We re-grouped at the bottom with only one reported "forced dismount" story.  Some slight air pressure adjustments were made and we set off north west to Trow Mound to catch the new "Wolf Run" trail and then Sidewinder and more shooting.  By the time we had made several more ascents, my legs were toast.  Hated to admit that, but they burned in a good way and the end result is I knew I'd pushed myself a little this day-something I don't do so much when solo.  Pushed the climbs, pushed the descents, took some risks...and that's not all a bad thing. 

The fat-bike friends had one more climb in their legs (in order to fly down Cliffhanger), so I led them to their next climb and wished them well.  This had been a fun couple hours-unplanned, and it always seems those are the best rides of all.  I had a great time showing off the trails and for the first time, riding in a group of fat-bikes (there were a pair of skinny bikes along as well-man those tires look so small now!) and being in a group dynamic.  I'll still most likely keep up my quiet rides, but on this day, it was great to hear the whirl of freehubs, clicking shifters, a squeal of disks and rumble of many pairs of fat tires on frozen ground.

Monday, December 12, 2011

First Rides

I doubt I could have picked a better day to really dive into the Fat Bike scene- 27 degrees, no wind, 2-3 inches of snow, some virgin singletrack, some packed ski trail, all the while basking under a clear morning sky at my favorite trail-Levis Mound.  Oh, and atop a brand spankin new Salsa Mukluk 2!

The fat bike bug started biting over the course of the past 3 years while at Gnomefest, luckily enough to be held at my home trail.  The Gnomefesters, being friendly and unselfish, were more than happy to slip a fat bike under me for a test spin- (It’s kind of unbelievable how many Fat Bikes are along in the quiver of bikes at Gnomefest).  I never had a great chance to really test out the rides of these bikes-maybe a quick 1/2 hour or so, but I always returned smiling.  And maybe that smiling, and rumbling over, around and through everything out on the trail is what mountain biking needed to be for me again.  I just finally knew that I’d pull the trigger at some point soon and my bank account would be a bit smaller.  The Fat Bike gospel according to guys like Adam, Marty and Gomez was spoken and would soon have me swiping my card- it was time.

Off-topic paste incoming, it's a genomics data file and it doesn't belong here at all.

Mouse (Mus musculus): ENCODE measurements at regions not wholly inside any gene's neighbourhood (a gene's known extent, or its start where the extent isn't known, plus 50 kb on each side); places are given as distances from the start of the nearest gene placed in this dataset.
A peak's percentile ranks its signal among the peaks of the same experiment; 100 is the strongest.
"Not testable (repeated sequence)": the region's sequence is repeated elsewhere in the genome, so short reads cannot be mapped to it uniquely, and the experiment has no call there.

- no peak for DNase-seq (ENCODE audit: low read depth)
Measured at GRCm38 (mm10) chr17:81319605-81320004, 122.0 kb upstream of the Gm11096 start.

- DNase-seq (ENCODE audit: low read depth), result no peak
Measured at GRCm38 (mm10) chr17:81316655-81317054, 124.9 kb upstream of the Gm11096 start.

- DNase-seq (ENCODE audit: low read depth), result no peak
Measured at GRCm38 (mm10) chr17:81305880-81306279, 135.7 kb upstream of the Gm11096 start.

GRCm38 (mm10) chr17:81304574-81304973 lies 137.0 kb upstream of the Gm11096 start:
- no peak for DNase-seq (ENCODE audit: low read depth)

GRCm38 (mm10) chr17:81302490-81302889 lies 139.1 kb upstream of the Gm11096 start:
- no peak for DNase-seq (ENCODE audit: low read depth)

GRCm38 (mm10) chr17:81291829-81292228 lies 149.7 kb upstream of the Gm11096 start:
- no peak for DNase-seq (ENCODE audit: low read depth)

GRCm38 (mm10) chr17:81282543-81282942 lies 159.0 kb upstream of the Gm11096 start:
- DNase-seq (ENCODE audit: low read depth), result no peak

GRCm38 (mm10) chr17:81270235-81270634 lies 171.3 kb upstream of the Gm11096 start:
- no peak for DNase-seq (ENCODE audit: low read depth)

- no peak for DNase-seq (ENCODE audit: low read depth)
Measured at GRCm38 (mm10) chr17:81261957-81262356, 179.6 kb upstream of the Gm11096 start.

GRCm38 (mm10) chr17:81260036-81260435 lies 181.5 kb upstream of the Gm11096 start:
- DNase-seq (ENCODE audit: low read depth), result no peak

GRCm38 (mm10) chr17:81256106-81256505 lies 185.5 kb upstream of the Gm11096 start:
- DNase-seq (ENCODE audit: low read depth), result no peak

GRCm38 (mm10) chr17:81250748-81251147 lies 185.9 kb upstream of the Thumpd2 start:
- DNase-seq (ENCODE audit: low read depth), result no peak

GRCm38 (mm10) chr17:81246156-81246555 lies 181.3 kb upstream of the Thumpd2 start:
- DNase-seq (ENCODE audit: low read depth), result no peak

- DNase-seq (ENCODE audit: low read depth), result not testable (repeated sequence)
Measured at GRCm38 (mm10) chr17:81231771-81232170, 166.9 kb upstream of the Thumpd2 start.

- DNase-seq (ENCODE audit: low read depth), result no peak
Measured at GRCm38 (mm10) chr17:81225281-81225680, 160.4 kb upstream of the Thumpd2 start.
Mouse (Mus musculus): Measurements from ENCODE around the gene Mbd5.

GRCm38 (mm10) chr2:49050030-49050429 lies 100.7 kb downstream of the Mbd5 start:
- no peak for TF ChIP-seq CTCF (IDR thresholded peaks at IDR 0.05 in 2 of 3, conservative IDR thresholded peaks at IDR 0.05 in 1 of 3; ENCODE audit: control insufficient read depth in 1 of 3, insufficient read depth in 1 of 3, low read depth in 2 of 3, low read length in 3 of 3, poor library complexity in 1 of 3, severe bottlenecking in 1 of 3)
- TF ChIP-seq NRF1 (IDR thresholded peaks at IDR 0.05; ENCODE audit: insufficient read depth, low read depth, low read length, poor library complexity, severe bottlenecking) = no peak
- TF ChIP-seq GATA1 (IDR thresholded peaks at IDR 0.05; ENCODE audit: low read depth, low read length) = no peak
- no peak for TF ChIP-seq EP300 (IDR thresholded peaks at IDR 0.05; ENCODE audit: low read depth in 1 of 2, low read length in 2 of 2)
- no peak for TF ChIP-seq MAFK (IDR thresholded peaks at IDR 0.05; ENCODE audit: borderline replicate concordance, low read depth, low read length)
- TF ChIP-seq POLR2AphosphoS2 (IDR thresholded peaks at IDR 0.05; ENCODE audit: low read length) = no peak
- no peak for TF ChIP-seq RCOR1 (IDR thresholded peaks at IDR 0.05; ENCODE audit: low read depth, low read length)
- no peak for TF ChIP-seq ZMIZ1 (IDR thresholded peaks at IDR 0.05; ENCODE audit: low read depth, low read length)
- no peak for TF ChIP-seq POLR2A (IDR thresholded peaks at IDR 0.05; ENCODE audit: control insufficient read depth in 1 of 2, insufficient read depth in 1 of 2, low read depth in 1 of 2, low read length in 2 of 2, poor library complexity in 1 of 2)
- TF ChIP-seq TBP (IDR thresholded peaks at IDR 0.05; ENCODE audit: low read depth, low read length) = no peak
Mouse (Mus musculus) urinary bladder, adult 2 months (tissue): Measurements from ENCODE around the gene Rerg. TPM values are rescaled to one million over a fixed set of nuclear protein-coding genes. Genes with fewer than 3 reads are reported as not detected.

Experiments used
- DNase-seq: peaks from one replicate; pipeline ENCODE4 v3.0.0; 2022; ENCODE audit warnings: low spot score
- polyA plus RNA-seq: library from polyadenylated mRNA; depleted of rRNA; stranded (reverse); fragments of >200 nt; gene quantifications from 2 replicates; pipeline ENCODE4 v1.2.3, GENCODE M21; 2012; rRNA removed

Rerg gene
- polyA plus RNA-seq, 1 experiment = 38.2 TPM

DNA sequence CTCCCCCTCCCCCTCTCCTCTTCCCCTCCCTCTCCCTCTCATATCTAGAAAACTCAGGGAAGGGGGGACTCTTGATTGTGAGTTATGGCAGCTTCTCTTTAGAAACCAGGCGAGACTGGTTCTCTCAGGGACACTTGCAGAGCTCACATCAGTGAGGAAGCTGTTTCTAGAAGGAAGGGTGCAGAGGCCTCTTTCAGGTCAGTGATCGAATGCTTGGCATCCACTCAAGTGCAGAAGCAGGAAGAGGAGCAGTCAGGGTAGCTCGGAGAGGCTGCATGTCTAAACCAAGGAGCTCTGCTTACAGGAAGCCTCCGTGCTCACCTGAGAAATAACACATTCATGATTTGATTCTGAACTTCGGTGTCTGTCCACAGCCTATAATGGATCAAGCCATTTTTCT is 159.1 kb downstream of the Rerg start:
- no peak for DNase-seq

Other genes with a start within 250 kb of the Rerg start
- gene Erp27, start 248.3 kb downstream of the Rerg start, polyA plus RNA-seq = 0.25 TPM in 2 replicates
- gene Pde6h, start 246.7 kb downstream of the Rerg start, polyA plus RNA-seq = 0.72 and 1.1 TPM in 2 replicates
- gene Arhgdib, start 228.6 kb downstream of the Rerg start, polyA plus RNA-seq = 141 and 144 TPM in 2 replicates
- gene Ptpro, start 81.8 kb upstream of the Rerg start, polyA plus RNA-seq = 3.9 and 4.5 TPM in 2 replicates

On one of the coldest snowy days last winter, as I was about to start a session of ski trail grooming at Levis Mound, a car pulls up, Fatback on the roof rack, with a guy quickly jumping out to ask if he could ride here.  “Ahhh, sure, but the snow is a bit deep….and please stay on the singletrack.”  I really wondered how well he’d do in these conditions-but several hours later, I noticed he’d crossed the ski trail many times while exploring the Levis and Trow Mound singletrack-very impressed!  That started my internet search, scouring all the sites, reading up on those Fatbacks, 9:Zero:7s, Mukluks and Pugsleys and this past fall, the Northpaw.  Trying to decide which bike direction to go wasn’t easy, but sometimes it’s not the bike so much but people (like always) that make the difference.  I’d met Adam while on a Sunday morning cruise at Gnomefest, and of course he, and other friends were riding fat bikes.  Adam is the bike shop guru at, “World of Bikes” in Iowa City and started counseling me on possible rides to fit my style.  

 My first winter love is cross country skiing, so although I wanted a winter ride, I also knew most of my Fat Bike riding would be in warmer months.  Fortunately, besides Levis Mound, I live a mile from the Clark County Forest and hundreds of miles of old logging roads, game trails and snowmobile routes to roll big wheels on.  So decision time-the divine blackness of the Salsa Mukluk 2 and a swap of some red Surly Rolling Darryl’s (thank you Adam), became the bike for me.  The complete build was in his shop and has a great mix of Salsa, Surly and Sram components-a good value.  In full disclosure here, I’ve mountain biked for over 25 years, I am not a fat bike expert-and have limited experience riding the big bikes and everything that rolls along with them.

Knowing these bikes are not exactly svelte and have a lot of rotating weight, I worried that it may be really slow in the handling department-a feeling that quickly disappeared as I wound thru the singletrack and navigated several snow covered bridges on the Snodgrass trail.  In fact, the neutral handling of this bike was the biggest surprise-it went where I wanted it to go.  It seemed some other bikes I’d ridden would take a little more effort to overcome the gyroscopic effect of all that rotating mass-not here.  The snow had only been packed by browsing deer, so the Larry up front and Endomorph in the rear, had to do all the packing.  I tried to adjust the tire pressure to a level that balanced snow traction and ease of rolling on any packed snow I’d find.  Adam had set up the bike with the Salsa Bend 2 bars dropped slightly down, which fit my riding position well.  I’m 6’ and the large Muk frame was a perfect fit for me-top tube and stem was a good reach and the standover, with the generous room made hopping off and on easy.